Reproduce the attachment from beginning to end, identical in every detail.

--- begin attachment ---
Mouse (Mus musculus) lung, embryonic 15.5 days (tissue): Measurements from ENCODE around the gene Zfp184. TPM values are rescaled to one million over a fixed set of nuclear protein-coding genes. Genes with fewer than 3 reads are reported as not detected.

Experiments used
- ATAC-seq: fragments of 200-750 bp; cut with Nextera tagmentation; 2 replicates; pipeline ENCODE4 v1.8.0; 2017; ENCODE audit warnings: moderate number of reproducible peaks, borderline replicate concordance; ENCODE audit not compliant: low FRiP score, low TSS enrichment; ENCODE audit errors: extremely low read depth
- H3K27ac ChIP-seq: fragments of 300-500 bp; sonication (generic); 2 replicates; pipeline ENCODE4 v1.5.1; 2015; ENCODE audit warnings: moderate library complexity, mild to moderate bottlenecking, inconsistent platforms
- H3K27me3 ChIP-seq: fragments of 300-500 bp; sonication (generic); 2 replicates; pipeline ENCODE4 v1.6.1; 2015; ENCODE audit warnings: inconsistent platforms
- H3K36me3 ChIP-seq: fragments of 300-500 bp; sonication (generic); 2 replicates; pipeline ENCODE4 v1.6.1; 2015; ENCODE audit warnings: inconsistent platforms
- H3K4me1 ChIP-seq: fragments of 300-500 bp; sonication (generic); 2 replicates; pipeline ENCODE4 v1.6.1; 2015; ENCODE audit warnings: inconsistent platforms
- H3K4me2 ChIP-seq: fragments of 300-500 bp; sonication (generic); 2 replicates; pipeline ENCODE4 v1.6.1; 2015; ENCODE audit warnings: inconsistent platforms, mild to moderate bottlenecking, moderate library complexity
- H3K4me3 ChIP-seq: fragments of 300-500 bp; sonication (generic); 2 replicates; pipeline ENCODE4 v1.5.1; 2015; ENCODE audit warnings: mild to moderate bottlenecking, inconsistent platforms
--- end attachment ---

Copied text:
Mouse (Mus musculus) lung, embryonic 15.5 days (tissue): Measurements from ENCODE around the gene Zfp184. TPM values are rescaled to one million over a fixed set of nuclear protein-coding genes. Genes with fewer than 3 reads are reported as not detected.

Experiments used
- ATAC-seq: fragments of 200-750 bp; cut with Nextera tagmentation; 2 replicates; pipeline ENCODE4 v1.8.0; 2017; ENCODE audit warnings: moderate number of reproducible peaks, borderline replicate concordance; ENCODE audit not compliant: low FRiP score, low TSS enrichment; ENCODE audit errors: extremely low read depth
- H3K27ac ChIP-seq: fragments of 300-500 bp; sonication (generic); 2 replicates; pipeline ENCODE4 v1.5.1; 2015; ENCODE audit warnings: moderate library complexity, mild to moderate bottlenecking, inconsistent platforms
- H3K27me3 ChIP-seq: fragments of 300-500 bp; sonication (generic); 2 replicates; pipeline ENCODE4 v1.6.1; 2015; ENCODE audit warnings: inconsistent platforms
- H3K36me3 ChIP-seq: fragments of 300-500 bp; sonication (generic); 2 replicates; pipeline ENCODE4 v1.6.1; 2015; ENCODE audit warnings: inconsistent platforms
- H3K4me1 ChIP-seq: fragments of 300-500 bp; sonication (generic); 2 replicates; pipeline ENCODE4 v1.6.1; 2015; ENCODE audit warnings: inconsistent platforms
- H3K4me2 ChIP-seq: fragments of 300-500 bp; sonication (generic); 2 replicates; pipeline ENCODE4 v1.6.1; 2015; ENCODE audit warnings: inconsistent platforms, mild to moderate bottlenecking, moderate library complexity
- H3K4me3 ChIP-seq: fragments of 300-500 bp; sonication (generic); 2 replicates; pipeline ENCODE4 v1.5.1; 2015; ENCODE audit warnings: mild to moderate bottlenecking, inconsistent platforms